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H. D. Pite

Abstract

When a Savonius rotor is used on a current meter as a sensor for fluid speed, it is usually surrounded by a number of support rods. These rods interfere with the flow to the rotor and, depending on their orientation to the flow, can be found to cause quite large variations in rotor speed. Experimental results show that generally the rotor speed asymmetries are larger for the rotor used by Aanderaa Instruments than for a true Savonius rotor. The asymmetries can be reduced to near zero if the number of rods used is such that near cancellation of the positive and negative asymmetries occurs. The asymmetry pattern for one support rod can be used to deduce the pattern for any number of rods; thus, for a specified rotor, support rod diameter and pitch circle, the number of rods can be chosen to give the minimum azimuthal asymmetry.

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H. D. Pite, D. R. Topham, and B. J. van Hardenberg

Abstract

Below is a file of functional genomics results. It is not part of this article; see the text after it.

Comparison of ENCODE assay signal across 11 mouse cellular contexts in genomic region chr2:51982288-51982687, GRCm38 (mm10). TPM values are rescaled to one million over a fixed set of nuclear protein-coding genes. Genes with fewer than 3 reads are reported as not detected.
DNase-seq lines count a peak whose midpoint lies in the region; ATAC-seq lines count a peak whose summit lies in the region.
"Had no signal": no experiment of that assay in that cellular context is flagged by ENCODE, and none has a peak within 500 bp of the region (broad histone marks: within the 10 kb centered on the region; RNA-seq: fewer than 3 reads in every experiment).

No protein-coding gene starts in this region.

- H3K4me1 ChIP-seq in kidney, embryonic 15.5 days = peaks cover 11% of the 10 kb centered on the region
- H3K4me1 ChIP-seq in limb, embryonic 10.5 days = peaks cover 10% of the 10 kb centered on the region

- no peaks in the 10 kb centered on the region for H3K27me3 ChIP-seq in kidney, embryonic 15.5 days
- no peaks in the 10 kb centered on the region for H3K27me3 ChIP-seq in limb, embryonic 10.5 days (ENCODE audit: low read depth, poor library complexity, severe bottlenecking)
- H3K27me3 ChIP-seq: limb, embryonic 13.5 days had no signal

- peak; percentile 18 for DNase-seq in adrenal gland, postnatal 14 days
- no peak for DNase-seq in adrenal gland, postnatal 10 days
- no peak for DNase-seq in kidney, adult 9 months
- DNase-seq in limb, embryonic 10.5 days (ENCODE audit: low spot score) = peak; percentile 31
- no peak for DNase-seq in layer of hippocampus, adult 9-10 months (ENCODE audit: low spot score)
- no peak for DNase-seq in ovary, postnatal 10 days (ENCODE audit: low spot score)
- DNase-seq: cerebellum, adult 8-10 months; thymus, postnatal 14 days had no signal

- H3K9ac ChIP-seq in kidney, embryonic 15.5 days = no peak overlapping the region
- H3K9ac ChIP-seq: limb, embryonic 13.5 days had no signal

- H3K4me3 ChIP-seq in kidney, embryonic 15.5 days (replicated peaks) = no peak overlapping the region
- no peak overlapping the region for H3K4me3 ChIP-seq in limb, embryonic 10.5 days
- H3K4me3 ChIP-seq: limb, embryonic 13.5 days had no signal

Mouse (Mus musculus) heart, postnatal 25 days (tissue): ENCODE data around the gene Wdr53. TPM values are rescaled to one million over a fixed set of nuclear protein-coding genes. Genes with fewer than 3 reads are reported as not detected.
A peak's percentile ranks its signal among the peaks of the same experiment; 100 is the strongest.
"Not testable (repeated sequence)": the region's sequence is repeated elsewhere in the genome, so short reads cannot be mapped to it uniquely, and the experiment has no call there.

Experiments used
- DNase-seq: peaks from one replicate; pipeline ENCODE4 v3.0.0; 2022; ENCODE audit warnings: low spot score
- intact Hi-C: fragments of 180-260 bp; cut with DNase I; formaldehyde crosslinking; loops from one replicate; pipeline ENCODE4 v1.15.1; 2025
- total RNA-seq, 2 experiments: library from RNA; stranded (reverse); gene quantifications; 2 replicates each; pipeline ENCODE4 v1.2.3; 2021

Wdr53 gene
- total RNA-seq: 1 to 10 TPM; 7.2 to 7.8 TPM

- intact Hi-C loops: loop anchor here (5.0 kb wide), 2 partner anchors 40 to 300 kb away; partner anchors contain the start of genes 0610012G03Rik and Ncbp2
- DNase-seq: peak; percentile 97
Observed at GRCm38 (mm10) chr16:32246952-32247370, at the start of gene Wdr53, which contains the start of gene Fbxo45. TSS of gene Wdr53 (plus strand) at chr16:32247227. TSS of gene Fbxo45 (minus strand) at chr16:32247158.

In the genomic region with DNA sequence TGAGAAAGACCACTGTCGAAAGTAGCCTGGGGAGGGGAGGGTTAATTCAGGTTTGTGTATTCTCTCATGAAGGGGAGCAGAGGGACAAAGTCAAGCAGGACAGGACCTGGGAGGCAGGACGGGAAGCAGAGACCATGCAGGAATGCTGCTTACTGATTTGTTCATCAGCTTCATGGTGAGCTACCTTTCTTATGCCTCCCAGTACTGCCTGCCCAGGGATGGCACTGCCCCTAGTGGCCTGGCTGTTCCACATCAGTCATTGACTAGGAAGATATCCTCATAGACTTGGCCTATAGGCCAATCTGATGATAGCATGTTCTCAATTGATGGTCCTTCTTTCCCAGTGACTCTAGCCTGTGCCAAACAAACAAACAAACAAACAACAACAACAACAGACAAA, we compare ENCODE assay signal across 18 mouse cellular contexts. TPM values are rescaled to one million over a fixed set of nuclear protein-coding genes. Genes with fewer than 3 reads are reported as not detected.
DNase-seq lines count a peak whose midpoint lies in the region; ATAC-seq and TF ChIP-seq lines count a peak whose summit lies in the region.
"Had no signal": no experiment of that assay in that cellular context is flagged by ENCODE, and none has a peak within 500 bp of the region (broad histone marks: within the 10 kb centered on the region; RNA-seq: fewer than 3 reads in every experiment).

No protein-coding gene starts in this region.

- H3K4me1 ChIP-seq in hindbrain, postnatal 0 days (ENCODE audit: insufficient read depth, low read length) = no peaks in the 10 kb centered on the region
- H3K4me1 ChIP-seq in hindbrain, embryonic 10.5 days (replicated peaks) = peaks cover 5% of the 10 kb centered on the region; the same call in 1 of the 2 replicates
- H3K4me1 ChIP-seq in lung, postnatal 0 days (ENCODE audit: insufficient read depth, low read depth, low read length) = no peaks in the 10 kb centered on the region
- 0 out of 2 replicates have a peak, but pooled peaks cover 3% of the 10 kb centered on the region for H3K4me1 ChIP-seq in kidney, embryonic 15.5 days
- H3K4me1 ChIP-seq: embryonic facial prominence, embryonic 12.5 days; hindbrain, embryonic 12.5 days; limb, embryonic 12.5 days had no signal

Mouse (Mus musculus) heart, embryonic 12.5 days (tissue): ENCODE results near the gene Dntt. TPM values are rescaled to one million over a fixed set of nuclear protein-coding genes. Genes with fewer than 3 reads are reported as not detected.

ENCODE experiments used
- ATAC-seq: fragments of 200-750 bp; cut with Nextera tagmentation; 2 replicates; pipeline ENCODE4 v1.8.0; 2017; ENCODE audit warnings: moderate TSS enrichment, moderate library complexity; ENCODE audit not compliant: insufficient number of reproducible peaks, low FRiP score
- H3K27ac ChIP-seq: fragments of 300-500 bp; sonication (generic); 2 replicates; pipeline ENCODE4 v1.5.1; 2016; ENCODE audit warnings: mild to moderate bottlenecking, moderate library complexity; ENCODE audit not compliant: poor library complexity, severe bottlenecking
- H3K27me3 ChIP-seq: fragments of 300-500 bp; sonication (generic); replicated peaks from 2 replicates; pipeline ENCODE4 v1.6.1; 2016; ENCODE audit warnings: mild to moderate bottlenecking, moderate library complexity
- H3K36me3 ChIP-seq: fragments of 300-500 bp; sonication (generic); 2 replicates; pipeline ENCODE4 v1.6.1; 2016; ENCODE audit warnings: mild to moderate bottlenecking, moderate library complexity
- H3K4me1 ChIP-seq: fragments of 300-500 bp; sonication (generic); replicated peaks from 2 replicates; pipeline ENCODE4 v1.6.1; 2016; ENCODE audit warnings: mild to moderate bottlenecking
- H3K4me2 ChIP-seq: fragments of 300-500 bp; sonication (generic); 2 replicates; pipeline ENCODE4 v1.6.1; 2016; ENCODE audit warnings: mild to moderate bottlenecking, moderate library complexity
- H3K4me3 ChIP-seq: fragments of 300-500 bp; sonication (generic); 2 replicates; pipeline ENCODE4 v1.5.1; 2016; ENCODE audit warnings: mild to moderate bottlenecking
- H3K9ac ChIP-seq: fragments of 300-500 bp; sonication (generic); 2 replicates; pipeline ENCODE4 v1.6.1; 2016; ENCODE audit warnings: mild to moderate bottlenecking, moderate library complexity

A review of the upper structure of the Arctic Ocean and its overlying ice cover suggests that significant potential exists for the generation of internal wave fields by the deeper drafts of the pressure ridge keels. Laboratory measurements are presented of the drag force on two-dimensional ice keel models of varying degrees of slenderness in both homogeneous and two-layer fluid systems. The experiments were performed in a towing tank 10 m long and covered the range from subcritical to fully supercritical flows. MW results show that the two-layer stratification increases the drag dramatically over that in a corresponding homogeneous flow, reaching a maximum in the transcritical flow regime as a result of the establishment of a system of internal waves. The increase in drag was greatest for the most slender obstacle, approaching the values to be expected from simple hydraulic theory. For the more steeply sloped obstacles, the wave growth is limited by dispersion, with a corresponding reduction in the peak drag force, Comparison with both simple hydraulic theory and the forced, extended Korteweg-de Vries equation shows that while the trend of the measurements is reproduced, a good description of the flows over the obstacles is obtained only for a limited range of conditions. Scaling the laboratory measurements to the Arctic Ocean suggests that the deeper ice keels may exert a considerable influence on the ice-ocean drag forces.

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